“At times, our own light goes out and is rekindled by a spark from another person. Each of us has cause to think with deep gratitude of those who have lighted the flame within us.”
– Albert Schweitzer

Shoot for the stars.
The sky is the limit.

We are encouraged throughout life to set our sights high – that anything is possible if you keep looking and moving up.

The reality is that our professional path is not linear. We all experience highs and lows. We elevate when individuals open doors for us.

Most of our time is spent working in the middle, partnering with colleagues rich in experience who are willing to help us understand the work and culture. We all need colleagues who nurture us and help us get on the right path. Getting launched begins at the ground level. The flame within us often gets lit by someone else.

A space shuttle relies on solid rocket boosters to provide thrust during the first two minutes of flight. Without this force, the spacecraft cannot resist the gravitational pull of earth, and a successful orbit in space would not be possible. These powerful forces at the bottom of the shuttle expend their fuel, fall away and get recovered and reused.

Our professional lives need boosters as well, and they appear in all levels of the organization. As we move onto new duties, they fall away and are reused by others. What we do every day has the imprint of our boosters on our work.

Think of a booster in your career – what did they do for you and where are they now? My boosters along the way included administrative assistants, first-line supervisors, and of course Bill.

My first professional job after college was as a management trainee for a very large organization. On my first day at work after graduating from college, my supervisor forgot I was starting and shuffled me over to my desk. Lucky for me, a co-worker came over and sat down next to me. Bill reassured me I would be fine, and he personally would make sure I “learned the ropes”.
Bill was my lifesaver and convinced me I should stay with the company. What did Bill teach me?

  • Learn your craft – build your credibility by rolling up your sleeves and mastering your job.
  • Respect those who support you – administrative assistants are great teachers.
  • As you climb the ladder, don’t forget the hard-working people on the front line.

His ambition was never to move up – he wanted to make sure the leaders he developed never forgot where they started.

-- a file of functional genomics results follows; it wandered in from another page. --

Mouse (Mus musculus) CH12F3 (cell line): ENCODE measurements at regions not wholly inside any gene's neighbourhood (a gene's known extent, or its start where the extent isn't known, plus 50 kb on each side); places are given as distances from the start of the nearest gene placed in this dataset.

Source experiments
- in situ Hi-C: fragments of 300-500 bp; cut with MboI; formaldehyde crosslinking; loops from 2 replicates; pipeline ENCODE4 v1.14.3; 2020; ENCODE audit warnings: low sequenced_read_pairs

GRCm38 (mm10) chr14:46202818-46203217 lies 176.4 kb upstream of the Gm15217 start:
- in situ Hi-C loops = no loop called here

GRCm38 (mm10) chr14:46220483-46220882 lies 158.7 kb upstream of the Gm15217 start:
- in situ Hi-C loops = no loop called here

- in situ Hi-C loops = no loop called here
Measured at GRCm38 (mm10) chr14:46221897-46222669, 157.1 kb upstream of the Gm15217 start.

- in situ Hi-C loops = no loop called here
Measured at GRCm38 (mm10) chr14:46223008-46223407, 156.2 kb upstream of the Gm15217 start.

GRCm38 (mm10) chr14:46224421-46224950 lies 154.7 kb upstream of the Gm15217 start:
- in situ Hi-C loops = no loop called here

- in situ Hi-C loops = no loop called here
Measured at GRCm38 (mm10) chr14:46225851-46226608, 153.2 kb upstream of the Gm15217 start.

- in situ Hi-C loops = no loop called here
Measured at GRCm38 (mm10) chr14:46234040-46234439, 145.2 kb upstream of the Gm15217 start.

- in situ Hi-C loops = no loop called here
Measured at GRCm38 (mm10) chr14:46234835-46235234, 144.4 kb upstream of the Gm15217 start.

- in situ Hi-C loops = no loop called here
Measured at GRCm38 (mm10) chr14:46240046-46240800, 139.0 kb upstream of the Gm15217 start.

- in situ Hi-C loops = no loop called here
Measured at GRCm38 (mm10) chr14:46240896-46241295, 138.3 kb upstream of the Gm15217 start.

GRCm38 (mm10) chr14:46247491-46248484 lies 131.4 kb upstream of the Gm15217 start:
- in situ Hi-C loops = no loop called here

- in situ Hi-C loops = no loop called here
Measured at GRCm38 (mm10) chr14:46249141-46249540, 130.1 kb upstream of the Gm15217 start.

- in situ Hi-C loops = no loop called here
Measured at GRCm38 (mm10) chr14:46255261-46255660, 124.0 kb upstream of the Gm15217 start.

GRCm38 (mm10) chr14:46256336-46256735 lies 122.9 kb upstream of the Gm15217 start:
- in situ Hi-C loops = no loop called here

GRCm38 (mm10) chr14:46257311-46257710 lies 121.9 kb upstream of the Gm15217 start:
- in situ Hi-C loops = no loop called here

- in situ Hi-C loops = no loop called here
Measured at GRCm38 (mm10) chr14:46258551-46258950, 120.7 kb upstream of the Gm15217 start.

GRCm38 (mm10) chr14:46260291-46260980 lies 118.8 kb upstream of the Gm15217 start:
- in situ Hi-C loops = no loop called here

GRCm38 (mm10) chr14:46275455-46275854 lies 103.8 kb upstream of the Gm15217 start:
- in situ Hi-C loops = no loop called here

The singer Bob Marley has a song “Bend Down Low”:

“Bend down low, let me tell you what I know.”

It isn’t always what we know – it is what they know. As we adjust our sights to include all associates in our organization, we hear what we need to hear. We always miss what we ignore or dismiss.

Three keys to remember on your professional journey:

Manage Your Sightlines
Good sightlines allow spectators to see all areas of a venue stage or field of play. Stadiums are constructed to provide views from high and low. We also establish sightlines at work, where we focus our attention. Where is your seat located? Don’t get caught in an obstructed view.

Inverted Pyramid
Turn the organization chart upside down. Reallocate your time to connect with others on the front-line. Your perspective widens and deepens when you change the voices around you.

Engage
Regularly check in with those who helped you get where you are, as well as those who support your current success. I personally use recurring calendar appointments, often scheduling a call every two months. This keeps me grounded to both past and present – a blend of wisdom, learning, and human connection.

Climbing the professional ladder can detach us from reality. We can get absorbed with power, titles, and an echo chamber of admirers. Sometimes to move forward we need to look back. Our boosters, yesterday and today, deserve our attention and respect. Remember where you started – bend down low and ask others what they know.

All My Best,

Todd

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